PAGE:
How to Train Your Bacterium

bacterium

Berkeley Lab researchers are using M. thermoacetica to perform photosynthesis – despite being non-photosynthetic – and also to synthesize semiconductor nanoparticles in a hybrid artificial photosynthesis system for converting sunlight into valuable chemical products.

“We’ve demonstrated the first self-photosensitization of a non-photosynthetic bacterium, M. thermoacetica, with cadmium sulfide nanoparticles to produce acetic acid from carbon dioxide at efficiencies and yield that are comparable to or may even exceed the capabilities of natural photosynthesis,” says Peidong Yang, a chemist with Berkeley Lab’s sciences-division/” title=”View all articles about Materials Sciences Division here”>Materials Sciences Division, who led this work.

K. K. Sakimoto, A. B. Wong, P. Yang. Self-photosensitization of nonphotosynthetic bacteria for solar-to-chemical production. Science, 2015; 351 (6268): 74 DOI10.1126/science.aad3317

The bacterium Moorella thermoacetica is being used to perform photosynthesis and also to synthesize semiconductor nanoparticles in a hybrid artificial photosynthesis system for converting sunlight into valuable chemical products. Credit: Peidong Yang, Berkeley Lab/UC Berkeley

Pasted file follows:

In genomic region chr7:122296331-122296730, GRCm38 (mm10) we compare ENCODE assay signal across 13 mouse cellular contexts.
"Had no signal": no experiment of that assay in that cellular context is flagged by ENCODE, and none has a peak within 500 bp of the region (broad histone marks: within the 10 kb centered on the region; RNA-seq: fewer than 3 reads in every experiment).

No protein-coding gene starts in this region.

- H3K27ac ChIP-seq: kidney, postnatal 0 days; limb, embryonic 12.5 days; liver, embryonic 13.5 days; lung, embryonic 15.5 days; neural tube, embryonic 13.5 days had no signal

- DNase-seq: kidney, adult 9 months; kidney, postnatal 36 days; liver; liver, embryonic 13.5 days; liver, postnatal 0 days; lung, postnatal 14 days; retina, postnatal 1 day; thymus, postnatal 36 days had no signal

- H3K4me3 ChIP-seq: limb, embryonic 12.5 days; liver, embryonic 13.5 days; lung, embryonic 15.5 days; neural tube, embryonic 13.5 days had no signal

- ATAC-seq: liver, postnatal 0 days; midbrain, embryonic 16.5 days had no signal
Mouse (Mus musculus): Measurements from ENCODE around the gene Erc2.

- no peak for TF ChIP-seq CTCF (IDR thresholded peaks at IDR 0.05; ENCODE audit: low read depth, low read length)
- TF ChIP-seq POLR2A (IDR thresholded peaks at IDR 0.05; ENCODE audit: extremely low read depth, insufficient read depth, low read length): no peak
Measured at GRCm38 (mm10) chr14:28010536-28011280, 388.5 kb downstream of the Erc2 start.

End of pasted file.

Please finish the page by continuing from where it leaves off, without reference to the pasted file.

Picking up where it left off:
Here’s an exciting breakthrough in renewable energy: the development of a “synthetic leaf.” Picture a tiny chip that can mimic the natural photosynthesis process to produce other useful chemical products.

In their research, UC Berkeley scientists successfully used bacteria as a biological catalyst to turn water, carbon dioxide and sunlight into acetate that can be used to make biodegradable plastic and methane that can be used as fuel.

Chemist Peidong Yang says that their current system works very well, but bacteria don’t have a long shelf life. So their hope is to learn more about how the bacteria work and eventually design a better synthetic catalyst.